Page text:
At a distance hares look like large rabbits and are best distinguished by their behaviour. Hares are usually solitary, and when they are disturbed they have a distinctive lolloping gait and much longer legs than a rabbit. When running, the ears are
usually held flat along the back and the tail rarely flashes white, they do not go to ground and may run in a wide arc. Hares are generally seen in open fields or young arable crops, whereas rabbits usually stay close to their warrens at the edges of fields and woodland. Closer to, the hare has long ears with marked black tips. The fur is more ginger than that of the rabbit. Adult females can grow to 4.5 kg and 700 mm long, whereas males reach about 4.1kg. Hares can run at high speeds over long distances and when running the tail is held down so that the dark upper surface, rather than pale underside, is visible. When moving across fields they may be observed to leap sideways, possibly in order to break any scent trail that could be followed by a predator.
© Di Northey
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Boxing hares in the spring are usually females repelling the advances of males during courtship. Brown hare populations may increase when myxomatosis has reduced the rabbit populations. Hares are considered ill omens in some cultures and witches were supposed to take the form of hares. The hare was the original ‘Easter bunny’ being the sacred animal of Eastre, the Saxon goddess of spring.
Droppings are similar to the familiar rabbit droppings but tend to be larger and paler, often deposited in shallow scrapes. Tracks are similar to those of rabbit, but much larger with the hind foot up to 15 cm long. The print of an adult hare will be about 3 cm wide, the same as a standard matchbox, whereas that of the rabbit will be noticeably less - perhaps 2.5 cm. The form, where the hare rests during the day, may be found in open fields - a shallow depression which may have been cleared of leaves, and often shielded by a grass clump or stone on the upwind side. In the winter the form may just be a scraped hole in the snow, sometimes with the impression of the two rear feet.
Brown hares are solitary animals of open country, living above ground and feeding
mainly at night. The hare is most common in arable areas. During the day they
shelter in shallow scrapes, known as forms. Hares seem to have spread from the
open grasslands of central Asia following the development of arable agriculture.
They were probably introduced to Britain by the Romans.
Brown hares eat young cereal crops, oilseed rape, wild grasses and herbs, and root crops and tree bark in the winter. Hares benefit from the introduction of uncultivated strips in arable fields and this, along with enhanced crop diversity, can lead to dramatically increased numbers.
Hares breed from February to September and may raise up to 4 litters of 1-4
leverets each year after a gestation of 42 days. The leverets are born fully furred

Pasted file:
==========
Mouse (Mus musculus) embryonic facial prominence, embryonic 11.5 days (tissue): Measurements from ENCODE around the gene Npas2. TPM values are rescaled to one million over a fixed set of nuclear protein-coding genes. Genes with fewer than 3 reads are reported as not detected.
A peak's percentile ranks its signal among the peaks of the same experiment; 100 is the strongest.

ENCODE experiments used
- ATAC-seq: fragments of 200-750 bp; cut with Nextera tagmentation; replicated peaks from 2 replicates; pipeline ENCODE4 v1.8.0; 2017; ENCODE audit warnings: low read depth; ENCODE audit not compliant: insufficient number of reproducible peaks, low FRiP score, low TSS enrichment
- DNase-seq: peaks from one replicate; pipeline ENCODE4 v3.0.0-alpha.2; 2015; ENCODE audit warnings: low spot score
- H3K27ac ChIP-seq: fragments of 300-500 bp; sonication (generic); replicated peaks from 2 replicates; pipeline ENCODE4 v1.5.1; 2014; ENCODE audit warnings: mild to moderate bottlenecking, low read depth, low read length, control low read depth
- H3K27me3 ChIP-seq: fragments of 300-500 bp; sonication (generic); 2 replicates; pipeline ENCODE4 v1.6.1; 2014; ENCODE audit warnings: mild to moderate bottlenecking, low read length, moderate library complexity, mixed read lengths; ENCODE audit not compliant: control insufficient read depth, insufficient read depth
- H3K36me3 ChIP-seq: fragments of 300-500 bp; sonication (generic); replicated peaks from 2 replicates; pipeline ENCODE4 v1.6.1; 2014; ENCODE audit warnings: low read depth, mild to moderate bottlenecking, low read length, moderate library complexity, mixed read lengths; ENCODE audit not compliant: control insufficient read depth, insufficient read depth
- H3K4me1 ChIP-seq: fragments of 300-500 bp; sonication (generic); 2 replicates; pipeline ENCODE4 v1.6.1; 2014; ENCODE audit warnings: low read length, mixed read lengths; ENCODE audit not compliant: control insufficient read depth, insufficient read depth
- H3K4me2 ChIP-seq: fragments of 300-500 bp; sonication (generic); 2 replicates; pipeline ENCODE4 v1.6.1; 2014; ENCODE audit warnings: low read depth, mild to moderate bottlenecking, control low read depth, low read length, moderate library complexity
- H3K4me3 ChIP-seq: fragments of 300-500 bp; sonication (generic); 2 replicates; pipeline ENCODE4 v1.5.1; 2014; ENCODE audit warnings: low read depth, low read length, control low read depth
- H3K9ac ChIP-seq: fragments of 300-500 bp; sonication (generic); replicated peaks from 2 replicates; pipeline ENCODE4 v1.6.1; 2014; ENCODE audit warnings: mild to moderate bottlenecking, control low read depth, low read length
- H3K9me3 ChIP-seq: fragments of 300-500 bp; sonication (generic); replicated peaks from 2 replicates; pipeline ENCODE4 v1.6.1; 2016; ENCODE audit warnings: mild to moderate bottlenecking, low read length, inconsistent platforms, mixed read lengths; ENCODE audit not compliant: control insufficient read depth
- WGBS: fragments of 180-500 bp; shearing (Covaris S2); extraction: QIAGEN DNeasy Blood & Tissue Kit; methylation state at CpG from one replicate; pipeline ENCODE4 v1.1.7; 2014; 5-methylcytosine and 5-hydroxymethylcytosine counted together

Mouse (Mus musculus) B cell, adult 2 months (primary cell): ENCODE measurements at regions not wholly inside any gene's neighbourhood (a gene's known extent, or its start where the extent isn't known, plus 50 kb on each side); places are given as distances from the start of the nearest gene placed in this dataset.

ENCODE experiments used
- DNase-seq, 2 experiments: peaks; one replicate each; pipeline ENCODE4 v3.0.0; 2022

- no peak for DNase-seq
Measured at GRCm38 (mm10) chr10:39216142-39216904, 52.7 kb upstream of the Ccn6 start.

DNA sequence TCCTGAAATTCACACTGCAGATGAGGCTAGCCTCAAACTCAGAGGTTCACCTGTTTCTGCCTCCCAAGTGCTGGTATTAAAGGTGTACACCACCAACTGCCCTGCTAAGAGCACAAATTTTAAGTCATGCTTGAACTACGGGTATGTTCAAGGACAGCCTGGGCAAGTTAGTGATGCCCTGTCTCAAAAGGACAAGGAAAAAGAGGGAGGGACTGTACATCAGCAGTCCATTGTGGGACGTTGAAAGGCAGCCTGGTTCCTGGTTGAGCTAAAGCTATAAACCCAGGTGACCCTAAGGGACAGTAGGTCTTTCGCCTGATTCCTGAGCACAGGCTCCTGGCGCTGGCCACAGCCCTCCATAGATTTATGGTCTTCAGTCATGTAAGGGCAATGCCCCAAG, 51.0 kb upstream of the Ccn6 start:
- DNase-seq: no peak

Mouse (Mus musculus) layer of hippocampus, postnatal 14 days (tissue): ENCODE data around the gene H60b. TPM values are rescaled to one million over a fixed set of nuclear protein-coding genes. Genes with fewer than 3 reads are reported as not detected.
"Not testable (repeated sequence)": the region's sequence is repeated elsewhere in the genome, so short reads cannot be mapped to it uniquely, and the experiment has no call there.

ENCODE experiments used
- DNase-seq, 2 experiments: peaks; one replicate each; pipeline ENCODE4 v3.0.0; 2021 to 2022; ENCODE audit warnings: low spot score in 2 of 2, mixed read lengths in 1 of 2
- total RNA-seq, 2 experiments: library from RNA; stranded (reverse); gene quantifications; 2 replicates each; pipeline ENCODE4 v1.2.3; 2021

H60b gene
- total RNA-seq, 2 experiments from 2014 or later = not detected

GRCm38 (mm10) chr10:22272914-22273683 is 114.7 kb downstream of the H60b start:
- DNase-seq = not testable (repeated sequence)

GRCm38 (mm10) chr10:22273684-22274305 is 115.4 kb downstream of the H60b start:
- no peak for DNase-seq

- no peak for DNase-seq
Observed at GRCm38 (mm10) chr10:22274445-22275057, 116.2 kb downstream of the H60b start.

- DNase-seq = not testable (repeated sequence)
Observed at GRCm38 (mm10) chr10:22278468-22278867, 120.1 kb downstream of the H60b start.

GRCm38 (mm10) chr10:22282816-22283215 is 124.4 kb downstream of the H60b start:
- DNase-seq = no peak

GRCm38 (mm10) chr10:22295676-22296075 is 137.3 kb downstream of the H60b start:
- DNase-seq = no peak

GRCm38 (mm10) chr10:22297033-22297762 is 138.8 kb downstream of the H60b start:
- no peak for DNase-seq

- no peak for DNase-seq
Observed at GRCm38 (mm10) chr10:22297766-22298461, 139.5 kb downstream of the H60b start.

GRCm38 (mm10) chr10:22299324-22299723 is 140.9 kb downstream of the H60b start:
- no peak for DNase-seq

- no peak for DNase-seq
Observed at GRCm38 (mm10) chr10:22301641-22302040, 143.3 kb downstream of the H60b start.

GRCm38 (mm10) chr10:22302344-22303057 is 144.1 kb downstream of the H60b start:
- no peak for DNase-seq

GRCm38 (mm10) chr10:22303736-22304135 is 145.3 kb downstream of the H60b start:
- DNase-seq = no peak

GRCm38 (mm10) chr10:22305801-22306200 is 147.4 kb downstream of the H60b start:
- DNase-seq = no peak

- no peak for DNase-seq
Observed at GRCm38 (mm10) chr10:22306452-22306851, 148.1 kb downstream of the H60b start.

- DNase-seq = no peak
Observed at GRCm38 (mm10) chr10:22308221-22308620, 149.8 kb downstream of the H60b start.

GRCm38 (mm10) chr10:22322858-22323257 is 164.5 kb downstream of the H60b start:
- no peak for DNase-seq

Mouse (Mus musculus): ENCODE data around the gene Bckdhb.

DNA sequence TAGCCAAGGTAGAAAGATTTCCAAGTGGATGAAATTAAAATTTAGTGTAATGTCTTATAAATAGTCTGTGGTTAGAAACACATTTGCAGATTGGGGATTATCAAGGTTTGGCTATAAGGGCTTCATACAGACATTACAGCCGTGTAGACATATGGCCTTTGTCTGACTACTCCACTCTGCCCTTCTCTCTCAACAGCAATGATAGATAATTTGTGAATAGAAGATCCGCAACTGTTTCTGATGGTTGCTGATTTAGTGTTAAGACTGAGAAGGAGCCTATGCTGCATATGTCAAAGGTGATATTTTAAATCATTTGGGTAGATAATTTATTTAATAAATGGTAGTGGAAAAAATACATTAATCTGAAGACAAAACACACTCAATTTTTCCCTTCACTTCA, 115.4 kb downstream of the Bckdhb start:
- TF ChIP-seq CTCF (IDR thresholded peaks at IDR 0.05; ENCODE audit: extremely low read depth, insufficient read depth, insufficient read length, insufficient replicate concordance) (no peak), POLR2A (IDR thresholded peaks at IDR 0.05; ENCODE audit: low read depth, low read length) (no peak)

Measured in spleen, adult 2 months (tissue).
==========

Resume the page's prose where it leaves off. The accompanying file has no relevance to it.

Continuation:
and with eyes open and are active within one hour. The young remain immobile and
inconspicuous under cover whilst the mother is feeding and they are weaned by 3-4
weeks. Hares and rabbits are unusual among mammals in that their young are left
alone for much of the time, relying on concealment to protect them from predators.
Although hares are not territorial, during the breeding season dominant males
chase off subordinates from breeding does. The males (known as bucks or jacks) use
scent-mark clumps of grass from glands under their chins; they also urinate on their
feet and kick out to spread the scent. During courtship the females (known as jills)
may fend off males by standing on their back legs and ‘boxing’.
Although most hares die during their first year, they can live up to 12 years. Adult
brown hares are predominantly preyed upon by foxes. They rely on speed to escape
predators and have been recorded at 50 km/hr. In some areas they are controlled as
a pest species and are also shot as game. Illegal hare coursing still takes place in
some areas. Road traffic casualties can also be significant.
The brown hare has a patchy, fragmented distribution and is probably under-recorded across Cornwall, due in part to the confusion with rabbits and its nocturnal habits. Recent records are from the north coast and Bodmin Moor and records suggest that numbers have declined in Cornwall. It occurs across Europe and has been introduced to North and South America as well as Australia and New Zealand.
Hunting hares in Cornwall was common in the 19th century, with records of more than a dozen killed in one day at St Anthony in Roseland. In St. Clether a milk white hare was killed by hounds in 1831.
Road casualty records
The brown hare is not specifically protected, indeed it is an important game species for which there is no close season. However, it is also a Cornish and national BAP species (the only non-native species to have this distinction). Numbers have declined nationally by about 80% in the last century and the estimated population is now about 1 million individuals. This may be a result of changing farming practices: in the South West this includes the use of fast silage-cutting equipment and increased stocking densities, which may displace resting hares and their leverets.